In late 2006, a Spanish-speaking housekeeper bought a $425,000 property for her son in the scenic town of Richmond, Calif.
Funded entirely with two mortgages from WMC Mortgage Corp. (a senior loan in the amount of $340,000 and a junior lien for $85,000), the deal was emblematic of a frothy real estate market in which borrowers of questionable means enjoyed ready access to no-down-payment loans.
Maribel Monroy made more than $9,000 a month through her cleaning business, according to a loan application that later became the subject of a lawsuit filed by Heritage Pacific Financial LLC. By August 2008, the Richmond home—like millions of others across the U.S.—was in foreclosure.
Heritage, a limited liability company based in Texas, had purchased Monroy's junior mortgage for what was probably pennies on the dollar soon after foreclosure. In 2010, Heritage began legal proceedings against her for the outstanding $85,000 of the second mortgage plus punitive damages, alleging "intentional misrepresentation" and "fraudulent concealment" of a second property, amongst other things.
Monroy was not alone in being targeted by Heritage. After snapping up pools of junior liens on the cheap, Heritage filed more than 200 lawsuits seeking to recoup the outstanding mortgage amounts on the basis that borrowers had lied about their income or otherwise misrepresented their financial situations. What followed is an exceptional case study of the U.S. legal system's treatment of mortgage debt and bankruptcy, brought to light in a new paper from Gary Neustadter of the Santa Clara University School of Law.
Justice may or may not be blind, concluded the law professor, but it certainly is random.
"Because the proceedings were essentially identical, they offer a rare laboratory for testing the extent to which our entry-level justice system measures up to our aspirations for 'Equal Justice Under Law,'" wrote Neurstadter. "The results in the Heritage adversary proceedings evidence a stunning and unacceptable level of randomly distributed justice at the trial court level, generated as much by the idiosyncratic behaviors of judges, lawyers, and parties as by even handed application of law."
The $21 million worth of claims sought by Heritage in its 216 proceedings consisted of requests that almost 300 individuals pay it sums ranging from $11,773 to $458,596. Results from 210 of the filed cases are available, with a chunk of the proceedings yielding a big, fat nothing for the company. As the paper noted, Heritage recovered zero in 94 of the 210 proceedings, making for a 'failure' rate of 45 percent.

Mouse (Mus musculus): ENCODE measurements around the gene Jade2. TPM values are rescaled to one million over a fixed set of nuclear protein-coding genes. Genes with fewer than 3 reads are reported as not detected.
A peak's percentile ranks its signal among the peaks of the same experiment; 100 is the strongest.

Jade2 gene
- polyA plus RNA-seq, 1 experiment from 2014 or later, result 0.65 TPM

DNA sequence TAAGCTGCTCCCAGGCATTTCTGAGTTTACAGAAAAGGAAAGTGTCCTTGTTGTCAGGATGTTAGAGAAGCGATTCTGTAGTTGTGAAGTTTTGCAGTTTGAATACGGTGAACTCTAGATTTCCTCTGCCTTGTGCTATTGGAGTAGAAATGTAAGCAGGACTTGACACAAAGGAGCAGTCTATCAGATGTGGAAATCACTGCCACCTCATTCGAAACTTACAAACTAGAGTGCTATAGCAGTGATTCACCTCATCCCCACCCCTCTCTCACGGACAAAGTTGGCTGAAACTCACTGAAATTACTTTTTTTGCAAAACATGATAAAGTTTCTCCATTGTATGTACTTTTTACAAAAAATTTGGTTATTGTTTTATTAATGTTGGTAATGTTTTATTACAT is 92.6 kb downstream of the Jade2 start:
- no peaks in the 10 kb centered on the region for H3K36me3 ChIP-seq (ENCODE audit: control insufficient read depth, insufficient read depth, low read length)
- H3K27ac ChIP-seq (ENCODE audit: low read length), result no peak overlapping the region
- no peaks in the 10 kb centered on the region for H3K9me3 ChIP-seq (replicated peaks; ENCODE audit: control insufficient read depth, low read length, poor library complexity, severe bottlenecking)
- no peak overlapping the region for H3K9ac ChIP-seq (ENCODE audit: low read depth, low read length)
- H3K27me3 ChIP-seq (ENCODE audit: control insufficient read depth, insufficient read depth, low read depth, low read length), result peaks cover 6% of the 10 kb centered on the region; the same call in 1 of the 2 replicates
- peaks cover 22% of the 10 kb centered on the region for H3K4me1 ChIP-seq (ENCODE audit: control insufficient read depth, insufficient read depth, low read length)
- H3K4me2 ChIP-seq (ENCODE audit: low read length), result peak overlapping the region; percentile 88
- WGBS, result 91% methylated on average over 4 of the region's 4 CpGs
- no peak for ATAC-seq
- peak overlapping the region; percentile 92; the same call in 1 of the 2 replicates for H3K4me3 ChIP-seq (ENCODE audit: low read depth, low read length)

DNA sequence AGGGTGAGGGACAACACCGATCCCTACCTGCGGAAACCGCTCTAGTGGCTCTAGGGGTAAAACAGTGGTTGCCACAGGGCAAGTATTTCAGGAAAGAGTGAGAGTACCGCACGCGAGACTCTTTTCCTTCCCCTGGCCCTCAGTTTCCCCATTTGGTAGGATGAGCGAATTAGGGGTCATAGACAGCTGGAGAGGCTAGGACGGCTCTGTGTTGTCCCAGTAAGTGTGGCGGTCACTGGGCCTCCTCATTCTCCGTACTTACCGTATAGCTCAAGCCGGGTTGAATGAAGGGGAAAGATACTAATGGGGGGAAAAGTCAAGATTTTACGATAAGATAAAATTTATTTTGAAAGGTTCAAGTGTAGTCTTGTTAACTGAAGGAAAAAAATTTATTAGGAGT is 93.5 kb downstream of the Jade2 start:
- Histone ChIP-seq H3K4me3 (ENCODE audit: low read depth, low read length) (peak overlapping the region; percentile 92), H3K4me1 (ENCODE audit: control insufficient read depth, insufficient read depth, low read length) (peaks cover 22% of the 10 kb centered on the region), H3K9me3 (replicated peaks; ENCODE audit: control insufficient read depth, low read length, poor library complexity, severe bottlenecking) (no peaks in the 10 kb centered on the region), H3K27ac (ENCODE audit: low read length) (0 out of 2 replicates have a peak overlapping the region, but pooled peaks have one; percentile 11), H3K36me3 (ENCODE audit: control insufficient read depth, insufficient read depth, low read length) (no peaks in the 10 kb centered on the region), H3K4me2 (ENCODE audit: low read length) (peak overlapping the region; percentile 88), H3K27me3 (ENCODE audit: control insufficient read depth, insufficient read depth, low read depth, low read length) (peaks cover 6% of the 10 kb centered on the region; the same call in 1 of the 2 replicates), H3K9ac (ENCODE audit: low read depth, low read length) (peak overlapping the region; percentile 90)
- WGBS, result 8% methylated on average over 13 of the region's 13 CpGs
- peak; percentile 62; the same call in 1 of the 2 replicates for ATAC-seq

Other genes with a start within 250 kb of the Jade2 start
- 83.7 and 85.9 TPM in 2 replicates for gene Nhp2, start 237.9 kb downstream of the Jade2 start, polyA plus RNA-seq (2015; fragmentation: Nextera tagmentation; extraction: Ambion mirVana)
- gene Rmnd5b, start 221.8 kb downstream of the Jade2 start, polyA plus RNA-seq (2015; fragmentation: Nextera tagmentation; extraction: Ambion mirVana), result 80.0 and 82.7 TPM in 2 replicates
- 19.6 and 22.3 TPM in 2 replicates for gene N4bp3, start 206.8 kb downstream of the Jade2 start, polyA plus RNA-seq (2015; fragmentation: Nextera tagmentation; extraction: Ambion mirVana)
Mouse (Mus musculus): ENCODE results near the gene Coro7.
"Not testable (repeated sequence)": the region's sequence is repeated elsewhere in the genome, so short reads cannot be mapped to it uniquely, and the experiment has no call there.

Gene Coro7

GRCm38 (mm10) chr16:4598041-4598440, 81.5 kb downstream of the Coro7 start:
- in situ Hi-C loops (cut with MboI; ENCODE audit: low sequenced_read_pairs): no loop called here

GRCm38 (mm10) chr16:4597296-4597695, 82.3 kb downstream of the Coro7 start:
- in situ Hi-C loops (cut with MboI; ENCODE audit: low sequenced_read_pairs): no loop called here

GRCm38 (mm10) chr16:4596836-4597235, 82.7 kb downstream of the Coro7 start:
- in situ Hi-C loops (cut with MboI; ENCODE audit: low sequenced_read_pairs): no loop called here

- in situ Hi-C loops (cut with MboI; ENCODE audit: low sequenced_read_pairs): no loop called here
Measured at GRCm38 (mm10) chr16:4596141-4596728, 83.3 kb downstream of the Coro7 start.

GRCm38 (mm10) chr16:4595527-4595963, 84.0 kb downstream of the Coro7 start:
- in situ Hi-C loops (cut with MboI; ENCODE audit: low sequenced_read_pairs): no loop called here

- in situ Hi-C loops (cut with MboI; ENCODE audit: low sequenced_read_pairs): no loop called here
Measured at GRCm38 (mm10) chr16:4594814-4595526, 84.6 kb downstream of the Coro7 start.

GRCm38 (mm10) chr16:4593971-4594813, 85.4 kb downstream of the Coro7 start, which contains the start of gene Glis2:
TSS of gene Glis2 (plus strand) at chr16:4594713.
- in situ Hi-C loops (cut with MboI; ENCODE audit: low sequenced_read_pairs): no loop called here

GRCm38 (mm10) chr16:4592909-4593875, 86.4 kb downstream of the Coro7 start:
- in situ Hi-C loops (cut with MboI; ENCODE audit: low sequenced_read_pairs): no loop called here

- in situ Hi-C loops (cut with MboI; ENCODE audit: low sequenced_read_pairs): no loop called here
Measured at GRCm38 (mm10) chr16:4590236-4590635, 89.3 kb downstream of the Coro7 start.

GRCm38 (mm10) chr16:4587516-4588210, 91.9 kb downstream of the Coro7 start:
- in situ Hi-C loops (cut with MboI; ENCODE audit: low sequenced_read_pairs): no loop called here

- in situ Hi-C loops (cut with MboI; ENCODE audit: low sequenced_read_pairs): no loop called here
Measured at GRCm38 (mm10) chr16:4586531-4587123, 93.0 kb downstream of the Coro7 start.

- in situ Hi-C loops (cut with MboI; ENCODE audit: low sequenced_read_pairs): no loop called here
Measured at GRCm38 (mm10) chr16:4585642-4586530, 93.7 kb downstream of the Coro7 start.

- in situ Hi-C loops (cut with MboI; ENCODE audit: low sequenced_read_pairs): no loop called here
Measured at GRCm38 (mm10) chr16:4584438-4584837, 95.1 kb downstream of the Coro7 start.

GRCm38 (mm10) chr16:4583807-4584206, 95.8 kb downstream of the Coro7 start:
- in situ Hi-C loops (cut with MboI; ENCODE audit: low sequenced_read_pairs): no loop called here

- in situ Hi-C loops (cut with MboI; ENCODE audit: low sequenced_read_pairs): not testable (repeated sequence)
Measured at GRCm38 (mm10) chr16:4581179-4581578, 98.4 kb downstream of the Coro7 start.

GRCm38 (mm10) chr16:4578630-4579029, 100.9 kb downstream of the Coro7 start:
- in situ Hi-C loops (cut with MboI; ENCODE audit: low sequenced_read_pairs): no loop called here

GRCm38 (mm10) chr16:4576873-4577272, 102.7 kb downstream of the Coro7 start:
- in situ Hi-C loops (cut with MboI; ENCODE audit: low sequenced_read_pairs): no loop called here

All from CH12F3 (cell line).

However, in the remaining 116 legal proceedings for which information is available, Heritage recovered at least $2 million, representing 10 percent of its total claims and illustrating a wide dispersion of legal judgments, even as all of the defendants who responded to the suits denied having made misrepresentations, according to the paper.
"When I applied for a loan for the purchase of my house, all documentation was made by the sales agent, he only said to me: SIGN HERE, I wanted to have a home to live in with my family and fulfill my American dream, in no time I had the intension [sic] of doing some fraud on my behalf," one defendant said in a statement.
At the heart of the discrepancies in outcomes, says Neustadter, are the varying responses from defendants' lawyers, as well as from court bankruptcy judges, some of whom accepted expert testimony put forth by Heritage claiming that lenders had relied on defendants' stated income. Other judges resisted that argument, claiming that the frothy pre-financial crisis real estate environment was one knowingly characterized by "liar loans" and questionable underwriting standards.
"This ... loan was made in 2006, when home lending practices in California and the nation as a whole were sloppy at best," said one judge who rejected Heritage's "reliance" argument. "The court has a substantial question whether any underwriting due diligence was performed by lenders. ... Given the industry practices at the time, the court is unwilling to presume that anyone even looked at the financial statements and other documents submitted in support of loan applications."
Lawyers for defendants, meanwhile, often found themselves overwhelmed by a company armed to the teeth with legal counsel and pre-prepared documents. "A paradigm 'repeat player,' [Heritage] litigated with superior information and litigated efficiently by mass-producing documents for filing," says Neustadter. Such 'information asymmetry,' was a driving force of the marked variation in legal results.
"The paths and outcomes of these materially identical cases are so different in so many surprising (and often disturbing) ways, the paper offers a really stunning look behind the curtain of our often arbitrary trial-level justice system," said Jason Kilborn, professor at John Marshall Law School.
In Monroy's case, Heritage's claim was eventually defeated on the basis that the company did not have legal standing for a fraud claim because of the way the mortgage note was transferred, or assigned, to the company. While such a defense could probably have extended to the majority of the 200 lawsuits, the decision came after many had been settled.
"This defense, standing alone (no pun intended), likely would have defeated many if not all of Heritage’s actions, in district court, in state court, and in the adversary proceedings, but the March 29, 2013 decision in Monroy came too late for perhaps hundreds of other defendants sued by Heritage and an unknown number of others who may have settled with Heritage in response to its pre-litigation collection activities."
Heritage itself filed for bankruptcy in January 2014.